Sunday, June 24, 2012

View from the Treetops 24 June '12

I Drank a Beer that Smelled of Piss – how fucked up is that?

The Not-So-Bonny...

How do you instil a positive spirit into a world full of people engrossed in their phones, their perceived misery, themselves?

Last-night my son invited me to join him at a gig featuring The Congos / Sun Araw / M. Geddes Gengras.
My son being in his late teens this meant that the night was on me – which is fine by me – I’m his dad: how proud am I?
The Congos turned out to be a Rastafarian choir of five who’s combined age must be 350. Backed by the incongruous Sun Araw and M.Geddes Gangres - all 20-something whiteys – they produced a rather special show: not quite in the groove but more about the groove.
Today, cycling down the not-so-bonny banks of the river Colne I’m struck by how tribal everything here in Britain is. I am also struck by how, in in our whitey Western world (www), the word “tribal” has come to mean that which is “practiced by savages”.
It is as if our concept of civilisation moves towards a monochromic world; one that finds no joy in activity we call ‘thought’.
Last night The Congos sang their homage to jah, and they sang it without fear, - no mean feat when you spend your life stoned - and the boy and I came home late but closer for the experience shared as equals.
I still worry about all the skills I cannot teach him but know that if he can be my equal then I need not worry about his learning skills.

Today I realised that I have no idea what Sun Araw actually sounds like sans Congos, I got my son to give me a copy of 'On Patrol'. Dutifully download onto my i-Phart I headed out for a cycle along the not-so-bonny banks...
I sailed out to a piece of music that invokes some Native American spirit in a totally non-ironic, non-‘liberal’ way – I do not for a minute question it’s ‘authenicity’ since it requires no such question.
Cycling through the park I approached some oik in his football top, accompanied by his admiring woman. He let me know in pigeon body-language that he wasn’t going to move over to give some old poof on a bicycle space on the path to pass - so I passed on the grass – who cares?
That's tribal Britain - like the music in my ears but more aggressive, more savage.
Sun Araw, with his seamless and psychedelic loops and ‘primitive’ understanding of beat, seems to tap into something deeper – he seems to create worlds that, in our sophistication, we have almost lost sight of.
Worlds that speak to more that just the eye.

My thoughts are often gloomy and possibly bitter – I am in turns angry at- and indifferent to the world and I often lose sight of the positive.
At the venue before the gig I asked my son who the guy he just had a brief conversation with was; he answered that that was SunAraw.
I couldn’t not decide whether he resembled Frank Zappa or Cletus from the Simpsons, but I can say after hearing his music that he has my respect no matter who he looks like.
Sun Araw is nothing if not positive – unlike the psychedelics he harkens back to, including but not restricted to The 13th Floor Elevators, he is totally positive.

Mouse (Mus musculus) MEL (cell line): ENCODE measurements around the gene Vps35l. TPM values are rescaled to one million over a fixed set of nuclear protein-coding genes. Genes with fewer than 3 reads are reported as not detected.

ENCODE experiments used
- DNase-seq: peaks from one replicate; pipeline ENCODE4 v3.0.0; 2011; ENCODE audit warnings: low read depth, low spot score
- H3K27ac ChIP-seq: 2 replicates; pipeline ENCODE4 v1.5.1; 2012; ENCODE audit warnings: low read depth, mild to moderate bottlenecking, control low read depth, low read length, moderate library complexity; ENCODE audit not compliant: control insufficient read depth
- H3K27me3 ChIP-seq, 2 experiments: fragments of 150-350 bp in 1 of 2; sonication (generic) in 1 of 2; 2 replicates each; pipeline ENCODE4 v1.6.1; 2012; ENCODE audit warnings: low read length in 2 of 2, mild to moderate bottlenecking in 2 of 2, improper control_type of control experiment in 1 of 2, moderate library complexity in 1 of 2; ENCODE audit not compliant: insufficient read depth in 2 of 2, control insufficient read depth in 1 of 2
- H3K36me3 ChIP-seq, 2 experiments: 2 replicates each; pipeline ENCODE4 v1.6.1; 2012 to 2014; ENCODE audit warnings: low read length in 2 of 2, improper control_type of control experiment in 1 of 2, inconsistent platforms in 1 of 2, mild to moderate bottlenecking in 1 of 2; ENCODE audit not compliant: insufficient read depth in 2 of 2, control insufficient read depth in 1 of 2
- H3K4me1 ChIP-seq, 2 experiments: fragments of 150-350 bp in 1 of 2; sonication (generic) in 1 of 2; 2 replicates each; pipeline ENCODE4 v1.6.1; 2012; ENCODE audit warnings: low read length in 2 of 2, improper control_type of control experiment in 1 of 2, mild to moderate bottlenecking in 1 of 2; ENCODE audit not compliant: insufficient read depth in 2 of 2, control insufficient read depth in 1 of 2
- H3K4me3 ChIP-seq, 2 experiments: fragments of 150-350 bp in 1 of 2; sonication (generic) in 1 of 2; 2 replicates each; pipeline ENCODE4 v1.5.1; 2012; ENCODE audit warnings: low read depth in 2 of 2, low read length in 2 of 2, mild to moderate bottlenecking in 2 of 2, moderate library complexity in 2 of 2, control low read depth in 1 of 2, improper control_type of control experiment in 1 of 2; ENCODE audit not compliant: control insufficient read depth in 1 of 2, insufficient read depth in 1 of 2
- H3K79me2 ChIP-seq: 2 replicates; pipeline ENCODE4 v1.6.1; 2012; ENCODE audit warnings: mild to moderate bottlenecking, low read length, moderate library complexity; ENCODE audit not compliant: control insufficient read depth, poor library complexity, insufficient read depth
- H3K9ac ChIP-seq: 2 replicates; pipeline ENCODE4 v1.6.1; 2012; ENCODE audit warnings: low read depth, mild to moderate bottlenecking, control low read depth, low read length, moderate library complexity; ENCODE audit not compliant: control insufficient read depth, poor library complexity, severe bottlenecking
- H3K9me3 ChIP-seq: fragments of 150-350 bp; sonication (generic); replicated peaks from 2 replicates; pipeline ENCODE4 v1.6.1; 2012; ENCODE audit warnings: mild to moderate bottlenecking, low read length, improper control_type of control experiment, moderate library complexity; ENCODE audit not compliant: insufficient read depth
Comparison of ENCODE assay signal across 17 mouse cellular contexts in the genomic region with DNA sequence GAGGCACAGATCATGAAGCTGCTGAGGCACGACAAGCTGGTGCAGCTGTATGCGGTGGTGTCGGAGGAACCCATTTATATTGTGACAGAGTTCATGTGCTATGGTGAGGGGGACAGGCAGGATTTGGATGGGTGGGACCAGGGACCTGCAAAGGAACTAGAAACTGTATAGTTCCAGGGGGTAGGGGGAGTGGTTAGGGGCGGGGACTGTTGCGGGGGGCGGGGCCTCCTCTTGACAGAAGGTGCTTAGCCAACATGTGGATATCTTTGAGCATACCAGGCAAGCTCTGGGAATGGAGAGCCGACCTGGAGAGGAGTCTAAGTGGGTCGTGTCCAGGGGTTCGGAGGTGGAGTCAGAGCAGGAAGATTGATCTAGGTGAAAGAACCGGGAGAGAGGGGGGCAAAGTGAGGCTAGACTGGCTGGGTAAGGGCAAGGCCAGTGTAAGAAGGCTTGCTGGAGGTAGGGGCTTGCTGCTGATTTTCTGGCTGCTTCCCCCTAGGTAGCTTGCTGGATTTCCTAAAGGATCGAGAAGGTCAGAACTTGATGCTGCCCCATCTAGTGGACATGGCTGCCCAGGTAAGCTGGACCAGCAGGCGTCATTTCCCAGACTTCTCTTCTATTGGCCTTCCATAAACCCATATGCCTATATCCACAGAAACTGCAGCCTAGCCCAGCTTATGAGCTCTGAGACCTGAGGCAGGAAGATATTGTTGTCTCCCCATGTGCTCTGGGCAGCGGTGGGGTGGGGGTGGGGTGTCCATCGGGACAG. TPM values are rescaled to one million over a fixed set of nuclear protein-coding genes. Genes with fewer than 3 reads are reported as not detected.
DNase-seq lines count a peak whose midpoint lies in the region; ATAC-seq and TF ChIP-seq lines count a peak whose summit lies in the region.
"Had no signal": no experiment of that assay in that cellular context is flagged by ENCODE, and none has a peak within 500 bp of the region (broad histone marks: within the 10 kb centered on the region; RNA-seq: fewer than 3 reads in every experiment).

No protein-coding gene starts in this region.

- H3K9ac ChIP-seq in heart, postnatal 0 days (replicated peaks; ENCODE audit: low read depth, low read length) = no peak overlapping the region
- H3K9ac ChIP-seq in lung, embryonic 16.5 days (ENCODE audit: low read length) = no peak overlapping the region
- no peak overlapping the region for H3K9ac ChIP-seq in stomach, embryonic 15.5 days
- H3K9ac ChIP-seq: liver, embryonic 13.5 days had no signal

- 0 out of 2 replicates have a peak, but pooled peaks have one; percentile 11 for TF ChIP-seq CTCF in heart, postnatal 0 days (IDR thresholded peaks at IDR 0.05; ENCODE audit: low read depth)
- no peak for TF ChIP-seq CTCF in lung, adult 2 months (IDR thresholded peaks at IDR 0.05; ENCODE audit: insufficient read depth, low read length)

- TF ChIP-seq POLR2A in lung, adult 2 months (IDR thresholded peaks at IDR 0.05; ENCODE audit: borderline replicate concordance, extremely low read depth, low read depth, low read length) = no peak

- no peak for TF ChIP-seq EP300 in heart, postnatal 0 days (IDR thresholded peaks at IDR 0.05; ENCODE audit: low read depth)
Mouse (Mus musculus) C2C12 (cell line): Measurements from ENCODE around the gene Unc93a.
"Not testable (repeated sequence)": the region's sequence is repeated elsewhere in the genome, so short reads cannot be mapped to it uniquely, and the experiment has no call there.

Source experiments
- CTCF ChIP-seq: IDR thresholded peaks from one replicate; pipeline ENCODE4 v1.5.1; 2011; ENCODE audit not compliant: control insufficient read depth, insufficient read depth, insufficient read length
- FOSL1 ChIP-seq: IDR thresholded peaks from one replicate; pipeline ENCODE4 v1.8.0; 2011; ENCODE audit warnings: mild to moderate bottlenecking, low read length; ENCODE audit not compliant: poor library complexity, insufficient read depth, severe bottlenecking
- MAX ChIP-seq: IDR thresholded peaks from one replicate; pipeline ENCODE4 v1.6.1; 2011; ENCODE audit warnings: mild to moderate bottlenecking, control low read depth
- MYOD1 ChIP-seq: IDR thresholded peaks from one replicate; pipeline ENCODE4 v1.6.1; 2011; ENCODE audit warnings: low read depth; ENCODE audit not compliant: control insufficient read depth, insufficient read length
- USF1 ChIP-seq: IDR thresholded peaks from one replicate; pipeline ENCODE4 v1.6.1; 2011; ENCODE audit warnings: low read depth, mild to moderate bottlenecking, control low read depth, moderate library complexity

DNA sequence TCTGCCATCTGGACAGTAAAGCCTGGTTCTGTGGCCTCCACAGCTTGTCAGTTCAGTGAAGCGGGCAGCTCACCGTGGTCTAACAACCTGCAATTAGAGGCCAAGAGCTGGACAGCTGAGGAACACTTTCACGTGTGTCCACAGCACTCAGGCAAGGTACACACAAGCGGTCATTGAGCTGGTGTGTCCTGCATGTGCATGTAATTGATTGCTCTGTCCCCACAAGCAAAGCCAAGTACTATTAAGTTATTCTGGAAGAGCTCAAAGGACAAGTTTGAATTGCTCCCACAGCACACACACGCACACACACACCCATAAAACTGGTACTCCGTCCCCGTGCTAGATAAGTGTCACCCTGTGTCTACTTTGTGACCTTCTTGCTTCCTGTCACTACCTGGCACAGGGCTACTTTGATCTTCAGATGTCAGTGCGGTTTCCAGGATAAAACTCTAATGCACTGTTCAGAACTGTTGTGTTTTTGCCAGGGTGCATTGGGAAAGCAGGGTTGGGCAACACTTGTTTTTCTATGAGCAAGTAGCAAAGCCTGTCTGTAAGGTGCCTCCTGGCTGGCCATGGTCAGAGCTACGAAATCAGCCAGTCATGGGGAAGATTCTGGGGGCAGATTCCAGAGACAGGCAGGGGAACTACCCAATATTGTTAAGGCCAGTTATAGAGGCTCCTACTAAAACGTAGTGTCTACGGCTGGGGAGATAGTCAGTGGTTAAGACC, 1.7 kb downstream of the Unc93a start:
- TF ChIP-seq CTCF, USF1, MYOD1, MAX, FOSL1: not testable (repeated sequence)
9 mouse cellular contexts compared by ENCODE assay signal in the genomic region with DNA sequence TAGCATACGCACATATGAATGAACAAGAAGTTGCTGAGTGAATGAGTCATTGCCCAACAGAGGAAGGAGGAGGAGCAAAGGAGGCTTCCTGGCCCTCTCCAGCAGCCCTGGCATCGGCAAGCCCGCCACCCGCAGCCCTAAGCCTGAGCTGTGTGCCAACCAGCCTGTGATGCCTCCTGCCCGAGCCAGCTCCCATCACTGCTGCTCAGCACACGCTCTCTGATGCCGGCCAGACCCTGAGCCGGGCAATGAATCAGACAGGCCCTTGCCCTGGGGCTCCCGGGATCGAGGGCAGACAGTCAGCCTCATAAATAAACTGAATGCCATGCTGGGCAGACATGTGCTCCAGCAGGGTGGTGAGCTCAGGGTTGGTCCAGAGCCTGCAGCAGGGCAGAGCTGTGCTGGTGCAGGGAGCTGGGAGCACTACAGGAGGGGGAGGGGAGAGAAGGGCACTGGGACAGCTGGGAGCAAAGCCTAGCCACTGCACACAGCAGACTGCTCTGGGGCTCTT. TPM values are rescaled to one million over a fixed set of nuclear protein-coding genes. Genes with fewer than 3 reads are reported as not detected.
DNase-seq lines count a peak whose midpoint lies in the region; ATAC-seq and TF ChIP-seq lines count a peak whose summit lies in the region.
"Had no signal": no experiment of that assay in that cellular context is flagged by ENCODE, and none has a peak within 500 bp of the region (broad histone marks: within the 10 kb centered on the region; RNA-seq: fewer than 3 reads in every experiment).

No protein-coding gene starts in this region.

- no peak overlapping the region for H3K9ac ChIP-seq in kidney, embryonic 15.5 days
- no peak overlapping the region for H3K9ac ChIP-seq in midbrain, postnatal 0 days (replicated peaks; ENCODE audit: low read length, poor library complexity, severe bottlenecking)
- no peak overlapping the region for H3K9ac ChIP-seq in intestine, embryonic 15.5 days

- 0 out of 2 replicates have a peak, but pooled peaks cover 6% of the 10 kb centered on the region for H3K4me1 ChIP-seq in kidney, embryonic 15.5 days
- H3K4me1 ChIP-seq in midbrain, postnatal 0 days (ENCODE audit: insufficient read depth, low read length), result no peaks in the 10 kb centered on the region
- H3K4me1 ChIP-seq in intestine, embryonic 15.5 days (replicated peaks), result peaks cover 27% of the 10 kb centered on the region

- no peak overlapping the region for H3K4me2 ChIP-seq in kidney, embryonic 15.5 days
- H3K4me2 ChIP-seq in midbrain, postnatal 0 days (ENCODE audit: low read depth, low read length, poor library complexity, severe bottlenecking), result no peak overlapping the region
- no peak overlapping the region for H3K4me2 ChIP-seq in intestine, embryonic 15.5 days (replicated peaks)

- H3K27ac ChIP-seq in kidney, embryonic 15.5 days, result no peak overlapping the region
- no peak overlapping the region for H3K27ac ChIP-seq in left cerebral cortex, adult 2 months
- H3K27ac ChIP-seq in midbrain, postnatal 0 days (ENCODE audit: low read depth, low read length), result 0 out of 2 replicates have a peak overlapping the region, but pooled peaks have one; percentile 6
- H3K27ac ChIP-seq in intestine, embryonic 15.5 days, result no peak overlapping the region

As he mingled with the crowd last night I overheard him utter that phrase “That's fresh man” and that he gets bored easily so likes to turn the whole thing inside-out every time he does it – a creative for sure.

How do you instil positive into a distracted world – through music of course.

As I approach home the sky, which has been threatening all day, spits some rain – hello summer.

On Patrol ~ Sun Araw
1. Ma Holo
2. Beat Cop
3. The Stakeout Featuring – W. Giacchi
4. Conga Mind
5. Deep Cover Part 2
6. High Slide
7. The Stakeout: Reprise Featuring – W. Giacchi
8. Dimension Alley
9. Holodeck Blues

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4 comments:

Pouting Bear said...

Sounds like you had a good time, and I'm glad.
I went to see Sun Araw with my brother a little while back. I think he was playing with a band called Pocahaunted.
Anyway, I enjoyed it that night. Enjoyed your thoughts on 'tribal' too; I am of Afro-Caribbean, Native American and Bangledeshi heritage, and living in what I think counts as eastern Europe means my thoughts turn to that subject rather often.
Thanks for sharing

ps. I'll swap your rainy summer for the sweltering-can't-breathe- can't-think one we're having ;)

Harnett-Hargrove said...

Having a think...

Harlequin said...

what a great post. i loved your reflections on tribalism.... and you being the old poof on the bike. quite the image.
but, seriously, i loved this post-- it fit together so well and then you passed on all this great stuff to us readers
cheers!!

Garth said...

Bear: heh, I spent some tome in a small town called Bakar while working in the Viktor Lenacs shipyard in Rijeka - I did enjoy the impact we had on the town considering we included a black South African and a Singaporean.

Jayne: careful...

Harlequin: I'm used to being gender-mistaken - comes from being a new romantic in Apartheid South Africa ;]